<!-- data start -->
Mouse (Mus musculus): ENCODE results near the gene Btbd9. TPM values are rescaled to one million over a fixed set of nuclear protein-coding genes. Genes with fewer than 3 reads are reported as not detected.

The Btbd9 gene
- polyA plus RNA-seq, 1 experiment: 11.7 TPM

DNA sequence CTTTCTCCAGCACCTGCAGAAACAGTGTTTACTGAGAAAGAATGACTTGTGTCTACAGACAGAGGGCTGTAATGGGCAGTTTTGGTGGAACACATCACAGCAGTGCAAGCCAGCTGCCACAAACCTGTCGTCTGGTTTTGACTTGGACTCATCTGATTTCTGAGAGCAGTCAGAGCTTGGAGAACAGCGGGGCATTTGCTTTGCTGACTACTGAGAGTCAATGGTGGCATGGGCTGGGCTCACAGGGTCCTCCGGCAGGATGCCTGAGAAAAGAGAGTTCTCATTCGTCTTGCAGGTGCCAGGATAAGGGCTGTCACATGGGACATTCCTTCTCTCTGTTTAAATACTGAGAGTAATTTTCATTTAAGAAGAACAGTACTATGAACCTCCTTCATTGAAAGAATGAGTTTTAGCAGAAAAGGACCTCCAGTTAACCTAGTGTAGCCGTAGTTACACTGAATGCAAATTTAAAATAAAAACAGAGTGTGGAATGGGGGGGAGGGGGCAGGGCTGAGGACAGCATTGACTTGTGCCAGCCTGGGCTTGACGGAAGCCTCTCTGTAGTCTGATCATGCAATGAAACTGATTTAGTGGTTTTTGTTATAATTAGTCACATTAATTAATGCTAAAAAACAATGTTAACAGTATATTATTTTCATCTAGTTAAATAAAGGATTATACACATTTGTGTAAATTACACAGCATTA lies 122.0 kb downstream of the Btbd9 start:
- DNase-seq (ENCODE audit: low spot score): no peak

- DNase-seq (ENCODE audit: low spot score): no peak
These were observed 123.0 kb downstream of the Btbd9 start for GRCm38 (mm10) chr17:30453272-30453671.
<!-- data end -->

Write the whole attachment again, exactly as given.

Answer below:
Mouse (Mus musculus): ENCODE results near the gene Btbd9. TPM values are rescaled to one million over a fixed set of nuclear protein-coding genes. Genes with fewer than 3 reads are reported as not detected.

The Btbd9 gene
- polyA plus RNA-seq, 1 experiment: 11.7 TPM

DNA sequence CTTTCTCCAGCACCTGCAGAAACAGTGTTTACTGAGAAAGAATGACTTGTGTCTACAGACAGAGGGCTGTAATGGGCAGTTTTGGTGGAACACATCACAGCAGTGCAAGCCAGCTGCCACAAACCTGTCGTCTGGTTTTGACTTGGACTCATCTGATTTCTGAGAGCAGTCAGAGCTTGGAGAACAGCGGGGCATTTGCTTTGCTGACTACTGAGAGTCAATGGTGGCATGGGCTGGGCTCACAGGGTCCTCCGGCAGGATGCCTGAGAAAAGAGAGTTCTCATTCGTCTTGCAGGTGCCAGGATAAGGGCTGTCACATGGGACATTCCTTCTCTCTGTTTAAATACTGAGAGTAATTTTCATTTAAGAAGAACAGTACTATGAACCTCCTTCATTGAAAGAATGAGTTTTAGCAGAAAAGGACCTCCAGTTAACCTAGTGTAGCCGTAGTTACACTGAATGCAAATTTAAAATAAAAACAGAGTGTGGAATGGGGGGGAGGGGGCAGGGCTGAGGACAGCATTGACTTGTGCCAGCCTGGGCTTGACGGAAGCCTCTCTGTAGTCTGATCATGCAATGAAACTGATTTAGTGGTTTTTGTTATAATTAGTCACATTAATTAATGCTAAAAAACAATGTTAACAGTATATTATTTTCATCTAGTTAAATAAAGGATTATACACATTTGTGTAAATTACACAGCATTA lies 122.0 kb downstream of the Btbd9 start:
- DNase-seq (ENCODE audit: low spot score): no peak

- DNase-seq (ENCODE audit: low spot score): no peak
These were observed 123.0 kb downstream of the Btbd9 start for GRCm38 (mm10) chr17:30453272-30453671.